How much can a single voice catch the ears of harried policy makers? One man in Bangladesh is trying to find out.
“There is a power in it, to bring to attention the suffering in the manufacturing world. It is not about waiting for someone else to do something, but each of us can help,” Mostafiz Uddin told Sourcing Journal, a little over a week into his letter-writing campaign to heads of governments in the Western world.
His missives regarding the plight of his business, his workers, and many others, were sent to leaders including German Chancellor Angela Merkel and Netherlands minister for foreign trade and development cooperation Sigrid Kaag.
Uddin, owner and CEO of Denim Expert Limited in Chattogram, Bangladesh, has been outspoken on sustainability and other issues for the industry, and was awarded the Drapers Sustainable Fashion Champion award for 2021 on Wednesday. The award was to recognize the example set in promoting sustainability during the pandemic. He dedicated the honor to H&M, which he said supported his business through the pandemic by continuing to place orders.
Uddin said that he wants to be a game changer in the apparel industry, leading by example to inspire others to behave responsibly and ethically.
“I don’t represent only a small manufacturer in Bangladesh,” he said, “but rather the manufacturing sector across the world—the problems are the same. I am not targeting retailers either, they too are suffering. But while so many services are being kept alive—airlines, airports, supermarkets—the retailers should get some benefit.”
“Things are not okay in the global fashion industry. We saw the Arcadia Group go bankrupt. There will be more bankruptcies. The fact is that if 10,000 people lose their jobs in the UK, this translates to 100,000 in other countries. This is what I am trying to explain to policy makers, to talk about purchasing practices and their impact around the world,” Uddin said.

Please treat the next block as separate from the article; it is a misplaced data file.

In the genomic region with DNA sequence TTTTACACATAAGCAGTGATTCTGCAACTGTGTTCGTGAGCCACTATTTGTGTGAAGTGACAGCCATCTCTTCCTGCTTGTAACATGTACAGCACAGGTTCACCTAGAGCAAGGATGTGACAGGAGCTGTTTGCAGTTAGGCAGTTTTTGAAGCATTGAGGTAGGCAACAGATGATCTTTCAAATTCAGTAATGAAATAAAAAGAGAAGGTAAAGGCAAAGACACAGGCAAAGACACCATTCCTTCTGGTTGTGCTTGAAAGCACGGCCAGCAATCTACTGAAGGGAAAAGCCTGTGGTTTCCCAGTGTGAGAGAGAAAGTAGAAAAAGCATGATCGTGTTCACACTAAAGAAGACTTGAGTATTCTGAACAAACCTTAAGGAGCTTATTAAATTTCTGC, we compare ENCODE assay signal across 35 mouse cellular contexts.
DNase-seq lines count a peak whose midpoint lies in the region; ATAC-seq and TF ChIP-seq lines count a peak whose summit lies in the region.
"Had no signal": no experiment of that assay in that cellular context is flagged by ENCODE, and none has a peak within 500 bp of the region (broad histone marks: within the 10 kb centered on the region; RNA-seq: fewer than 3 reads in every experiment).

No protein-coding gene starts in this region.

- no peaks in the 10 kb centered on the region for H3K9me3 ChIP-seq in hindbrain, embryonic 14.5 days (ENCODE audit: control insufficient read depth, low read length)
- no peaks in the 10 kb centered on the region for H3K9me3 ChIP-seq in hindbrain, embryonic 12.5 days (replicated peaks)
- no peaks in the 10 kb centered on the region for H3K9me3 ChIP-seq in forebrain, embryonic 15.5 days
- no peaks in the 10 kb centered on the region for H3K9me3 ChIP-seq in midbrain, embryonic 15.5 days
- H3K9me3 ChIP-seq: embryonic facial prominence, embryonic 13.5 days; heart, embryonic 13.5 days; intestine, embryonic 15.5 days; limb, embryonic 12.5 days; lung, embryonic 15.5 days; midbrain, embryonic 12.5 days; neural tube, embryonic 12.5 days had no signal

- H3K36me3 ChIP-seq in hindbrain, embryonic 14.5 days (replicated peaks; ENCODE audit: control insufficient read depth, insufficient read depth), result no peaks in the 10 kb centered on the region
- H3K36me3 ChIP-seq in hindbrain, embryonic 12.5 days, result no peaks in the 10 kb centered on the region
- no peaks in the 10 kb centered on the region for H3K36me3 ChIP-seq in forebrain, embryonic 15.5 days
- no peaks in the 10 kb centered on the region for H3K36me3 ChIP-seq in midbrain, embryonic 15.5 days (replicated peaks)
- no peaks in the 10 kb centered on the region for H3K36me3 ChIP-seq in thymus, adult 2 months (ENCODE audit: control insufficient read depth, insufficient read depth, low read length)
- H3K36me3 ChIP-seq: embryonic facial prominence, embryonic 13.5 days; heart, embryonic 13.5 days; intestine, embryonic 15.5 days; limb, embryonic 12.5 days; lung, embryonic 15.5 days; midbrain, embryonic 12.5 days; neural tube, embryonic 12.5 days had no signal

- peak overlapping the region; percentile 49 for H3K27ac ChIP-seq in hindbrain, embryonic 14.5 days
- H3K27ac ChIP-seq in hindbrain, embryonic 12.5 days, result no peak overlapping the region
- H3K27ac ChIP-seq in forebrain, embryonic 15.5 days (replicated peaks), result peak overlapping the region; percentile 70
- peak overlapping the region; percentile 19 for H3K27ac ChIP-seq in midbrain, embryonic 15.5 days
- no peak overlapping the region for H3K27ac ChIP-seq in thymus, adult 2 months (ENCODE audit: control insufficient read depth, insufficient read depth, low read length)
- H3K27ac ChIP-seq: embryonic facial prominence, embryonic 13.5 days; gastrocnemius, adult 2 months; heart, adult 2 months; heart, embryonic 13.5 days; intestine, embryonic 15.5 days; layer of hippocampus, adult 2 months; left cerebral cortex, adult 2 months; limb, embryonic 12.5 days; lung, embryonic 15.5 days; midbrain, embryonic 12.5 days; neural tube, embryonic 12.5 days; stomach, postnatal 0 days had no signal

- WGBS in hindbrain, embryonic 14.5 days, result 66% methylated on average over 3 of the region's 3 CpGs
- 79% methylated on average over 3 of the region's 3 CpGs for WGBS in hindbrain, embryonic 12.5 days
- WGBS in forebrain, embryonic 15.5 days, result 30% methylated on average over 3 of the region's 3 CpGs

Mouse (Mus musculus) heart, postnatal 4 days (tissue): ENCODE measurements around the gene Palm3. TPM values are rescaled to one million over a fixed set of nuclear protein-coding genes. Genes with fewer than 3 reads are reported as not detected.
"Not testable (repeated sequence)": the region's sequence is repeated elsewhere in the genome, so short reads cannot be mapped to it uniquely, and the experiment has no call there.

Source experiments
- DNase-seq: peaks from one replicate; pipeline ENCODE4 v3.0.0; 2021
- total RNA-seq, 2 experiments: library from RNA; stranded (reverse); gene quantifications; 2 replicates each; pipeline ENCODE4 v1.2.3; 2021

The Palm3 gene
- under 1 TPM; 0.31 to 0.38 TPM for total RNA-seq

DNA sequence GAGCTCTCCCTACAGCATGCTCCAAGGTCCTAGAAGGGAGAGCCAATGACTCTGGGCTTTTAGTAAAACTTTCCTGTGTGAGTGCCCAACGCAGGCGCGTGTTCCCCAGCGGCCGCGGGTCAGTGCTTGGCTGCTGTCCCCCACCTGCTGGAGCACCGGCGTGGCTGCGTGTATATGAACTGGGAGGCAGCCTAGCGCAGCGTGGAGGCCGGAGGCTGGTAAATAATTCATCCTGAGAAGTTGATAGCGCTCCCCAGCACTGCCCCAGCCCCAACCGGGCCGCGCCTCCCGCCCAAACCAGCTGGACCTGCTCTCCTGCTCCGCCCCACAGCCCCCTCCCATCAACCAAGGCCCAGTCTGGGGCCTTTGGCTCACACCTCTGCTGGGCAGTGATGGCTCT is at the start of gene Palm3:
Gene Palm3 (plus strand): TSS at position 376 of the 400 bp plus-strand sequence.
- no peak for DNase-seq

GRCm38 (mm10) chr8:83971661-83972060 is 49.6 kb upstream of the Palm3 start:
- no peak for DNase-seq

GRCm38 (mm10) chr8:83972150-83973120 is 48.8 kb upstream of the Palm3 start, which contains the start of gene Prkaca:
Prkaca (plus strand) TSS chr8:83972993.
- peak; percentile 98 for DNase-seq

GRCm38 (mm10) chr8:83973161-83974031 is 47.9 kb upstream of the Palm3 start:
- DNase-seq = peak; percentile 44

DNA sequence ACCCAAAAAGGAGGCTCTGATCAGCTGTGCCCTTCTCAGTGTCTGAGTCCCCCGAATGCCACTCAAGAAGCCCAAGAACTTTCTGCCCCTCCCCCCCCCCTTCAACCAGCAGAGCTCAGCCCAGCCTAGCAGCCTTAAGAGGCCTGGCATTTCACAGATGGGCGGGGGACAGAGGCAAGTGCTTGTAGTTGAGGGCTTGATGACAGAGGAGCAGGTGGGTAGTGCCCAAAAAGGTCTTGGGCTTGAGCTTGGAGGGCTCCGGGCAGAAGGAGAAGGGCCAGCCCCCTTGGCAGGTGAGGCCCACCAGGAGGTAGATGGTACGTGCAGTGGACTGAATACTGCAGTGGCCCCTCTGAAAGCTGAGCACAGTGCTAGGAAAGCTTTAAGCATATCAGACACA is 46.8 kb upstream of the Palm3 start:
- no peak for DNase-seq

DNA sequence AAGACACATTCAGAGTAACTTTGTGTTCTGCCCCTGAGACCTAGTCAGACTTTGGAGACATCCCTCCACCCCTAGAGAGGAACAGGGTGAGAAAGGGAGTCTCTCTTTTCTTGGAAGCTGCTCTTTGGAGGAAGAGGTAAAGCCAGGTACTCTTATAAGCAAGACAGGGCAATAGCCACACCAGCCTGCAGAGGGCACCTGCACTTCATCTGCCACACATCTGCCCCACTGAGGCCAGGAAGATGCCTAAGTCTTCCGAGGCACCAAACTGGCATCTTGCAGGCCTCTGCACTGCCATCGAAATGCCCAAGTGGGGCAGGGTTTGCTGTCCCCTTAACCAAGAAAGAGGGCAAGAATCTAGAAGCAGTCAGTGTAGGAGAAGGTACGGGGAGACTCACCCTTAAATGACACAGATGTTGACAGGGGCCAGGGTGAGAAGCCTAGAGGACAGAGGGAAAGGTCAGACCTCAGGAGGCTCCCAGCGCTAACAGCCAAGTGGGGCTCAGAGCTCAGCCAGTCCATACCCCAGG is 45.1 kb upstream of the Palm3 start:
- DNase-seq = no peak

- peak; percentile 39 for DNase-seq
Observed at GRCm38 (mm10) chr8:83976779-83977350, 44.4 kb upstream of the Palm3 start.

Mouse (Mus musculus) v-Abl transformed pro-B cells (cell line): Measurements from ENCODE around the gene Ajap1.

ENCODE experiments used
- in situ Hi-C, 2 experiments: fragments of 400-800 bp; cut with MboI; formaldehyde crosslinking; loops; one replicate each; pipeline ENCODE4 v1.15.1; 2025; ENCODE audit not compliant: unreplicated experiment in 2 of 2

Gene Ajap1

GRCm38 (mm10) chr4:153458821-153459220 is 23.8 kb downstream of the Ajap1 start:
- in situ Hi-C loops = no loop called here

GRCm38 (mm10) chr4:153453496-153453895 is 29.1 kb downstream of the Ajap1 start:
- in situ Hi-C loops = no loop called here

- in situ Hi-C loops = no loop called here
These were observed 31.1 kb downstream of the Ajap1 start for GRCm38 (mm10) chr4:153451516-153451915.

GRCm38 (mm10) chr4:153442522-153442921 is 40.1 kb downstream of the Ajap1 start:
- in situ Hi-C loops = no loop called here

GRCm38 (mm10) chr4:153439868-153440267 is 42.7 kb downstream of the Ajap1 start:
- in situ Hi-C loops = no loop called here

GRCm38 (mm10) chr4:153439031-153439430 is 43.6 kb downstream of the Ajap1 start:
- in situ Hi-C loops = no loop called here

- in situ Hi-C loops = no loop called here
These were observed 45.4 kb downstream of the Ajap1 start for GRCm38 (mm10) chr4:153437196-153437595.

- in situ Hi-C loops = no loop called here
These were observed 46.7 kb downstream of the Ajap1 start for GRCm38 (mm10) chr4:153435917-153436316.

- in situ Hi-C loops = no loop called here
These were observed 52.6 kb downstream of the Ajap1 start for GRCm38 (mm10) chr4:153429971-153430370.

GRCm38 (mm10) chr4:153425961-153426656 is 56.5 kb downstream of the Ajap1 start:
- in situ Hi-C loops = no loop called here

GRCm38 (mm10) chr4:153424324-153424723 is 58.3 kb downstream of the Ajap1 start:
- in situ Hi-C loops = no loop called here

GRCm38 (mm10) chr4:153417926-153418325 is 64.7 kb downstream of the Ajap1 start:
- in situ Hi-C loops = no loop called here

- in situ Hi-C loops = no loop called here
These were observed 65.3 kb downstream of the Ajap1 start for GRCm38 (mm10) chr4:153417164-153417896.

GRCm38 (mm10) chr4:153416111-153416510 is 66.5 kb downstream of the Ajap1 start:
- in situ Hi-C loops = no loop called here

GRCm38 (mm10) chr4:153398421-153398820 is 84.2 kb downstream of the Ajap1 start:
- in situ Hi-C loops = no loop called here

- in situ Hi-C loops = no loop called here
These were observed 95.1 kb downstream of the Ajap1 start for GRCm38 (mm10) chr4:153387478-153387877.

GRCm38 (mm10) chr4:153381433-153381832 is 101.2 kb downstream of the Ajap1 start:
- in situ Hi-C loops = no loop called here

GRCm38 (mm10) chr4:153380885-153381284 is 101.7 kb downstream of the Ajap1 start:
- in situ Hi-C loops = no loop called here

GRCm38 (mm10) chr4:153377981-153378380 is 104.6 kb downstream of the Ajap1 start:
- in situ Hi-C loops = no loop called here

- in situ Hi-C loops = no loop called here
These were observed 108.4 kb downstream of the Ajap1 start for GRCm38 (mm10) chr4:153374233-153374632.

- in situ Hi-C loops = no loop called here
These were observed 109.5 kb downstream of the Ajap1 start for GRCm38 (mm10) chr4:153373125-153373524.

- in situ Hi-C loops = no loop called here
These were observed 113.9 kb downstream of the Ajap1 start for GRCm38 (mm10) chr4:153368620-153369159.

While President Biden himself is one of the officials who needs to pay heed, there are many in power all down the line, he said.
Stefan Forsbach, a fashion and retail consultant based in Austria, believes that such an appeal can help the industry and observed that Uddin’s letters have been trending on LinkedIn.
Forsbach reiterated the point of the letters, saying that Uddin’s quest for a clear perspective on retail all over the world was laudable.
“We do need a clear strategy on Covid-19 and to reduce the collateral for retail. The collateral is that a lot of retailers went into bankruptcy. What Mostafiz Uddin is doing is not asking for money, or higher prices, not crying for help or criticizing the present situation—just asking the politicians to support the pledge of retailers and to give perspective to those who don’t realize that there are hundreds of workers at the end of the line that are impacted by each decision they make.”
Annetta Bratschi, owner and CEO of Basic Fancy Line, a company based in Holland that manufactures in Bangladesh and sells to retailers across Europe, has been paying attention and agrees.
“My company is more than 30 years old and we have manufactured in Belgium, Tunisia, Mexico, China and now Bangladesh, and I understand the situation for both sides. While health is a priority, the governments have to pay attention to the economic situation as well—they decide when shops close, when cinemas close, when bars close. Retail in Holland has only opened last week, with appointment, for two people in a store. While we did maybe 65 percent of our sales over the previous year in 2020, this year appears to be even more worrying. We also realize the impact on the women who are working in manufacturing countries and are entirely dependent for their basic livelihoods on the way retail functions in other countries,” she said.
In a letter addressed to Germany’s Merkel, Uddin introduced himself as a “small manufacturer from Bangladesh” and that a favorite denim dress in her wardrobe “might be produced by the loving stitches of my workers as my factory Denim Expert Limited has been working with pleasure and pride with some of the popular German brands.” He pointed out that Germany, the second-largest export destination of Bangladesh garments, is a strong source for the well-being of the four million workers employed in the apparel industry in Bangladesh.
“As the stores are closed, the German brands and retailers themselves are struggling to survive. But on their very survival and smooth business hinges the lives and livelihoods of millions of apparel workers in developing countries like Bangladesh. Therefore, I would earnestly request you to consider opening the retail stores in Germany,” the letter stated.
“It is a simple letter,” Uddin said while speaking about his campaign. “But each of us can make a difference. We have to try.”